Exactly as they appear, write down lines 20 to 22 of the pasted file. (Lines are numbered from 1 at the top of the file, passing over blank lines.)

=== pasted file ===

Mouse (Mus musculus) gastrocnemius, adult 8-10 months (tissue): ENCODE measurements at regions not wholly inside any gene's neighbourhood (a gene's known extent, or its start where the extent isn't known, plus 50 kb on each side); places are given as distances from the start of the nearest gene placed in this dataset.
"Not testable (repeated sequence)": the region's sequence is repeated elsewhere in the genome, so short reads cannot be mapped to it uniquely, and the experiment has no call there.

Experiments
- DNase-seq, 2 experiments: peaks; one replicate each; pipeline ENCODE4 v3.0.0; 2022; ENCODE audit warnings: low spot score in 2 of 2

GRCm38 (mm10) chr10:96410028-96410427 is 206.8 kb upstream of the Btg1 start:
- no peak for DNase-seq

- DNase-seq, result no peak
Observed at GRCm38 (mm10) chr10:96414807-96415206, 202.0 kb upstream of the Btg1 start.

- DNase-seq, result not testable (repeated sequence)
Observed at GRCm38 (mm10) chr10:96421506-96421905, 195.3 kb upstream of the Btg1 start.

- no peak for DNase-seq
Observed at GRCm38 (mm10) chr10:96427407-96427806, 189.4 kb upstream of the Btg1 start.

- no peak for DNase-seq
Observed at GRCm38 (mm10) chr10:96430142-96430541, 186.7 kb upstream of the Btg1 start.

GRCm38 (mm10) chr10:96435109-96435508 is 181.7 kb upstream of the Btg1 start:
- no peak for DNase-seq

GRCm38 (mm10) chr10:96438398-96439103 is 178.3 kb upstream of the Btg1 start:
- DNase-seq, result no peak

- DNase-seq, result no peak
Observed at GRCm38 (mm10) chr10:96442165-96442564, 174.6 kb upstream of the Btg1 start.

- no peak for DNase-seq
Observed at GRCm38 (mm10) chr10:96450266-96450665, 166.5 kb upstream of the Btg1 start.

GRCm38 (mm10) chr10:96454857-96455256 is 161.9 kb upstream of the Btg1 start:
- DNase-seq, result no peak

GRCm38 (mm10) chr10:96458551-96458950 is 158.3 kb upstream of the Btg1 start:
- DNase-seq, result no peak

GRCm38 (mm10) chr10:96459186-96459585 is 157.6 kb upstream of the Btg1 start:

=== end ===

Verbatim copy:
Observed at GRCm38 (mm10) chr10:96442165-96442564, 174.6 kb upstream of the Btg1 start.

- no peak for DNase-seq
Observed at GRCm38 (mm10) chr10:96450266-96450665, 166.5 kb upstream of the Btg1 start.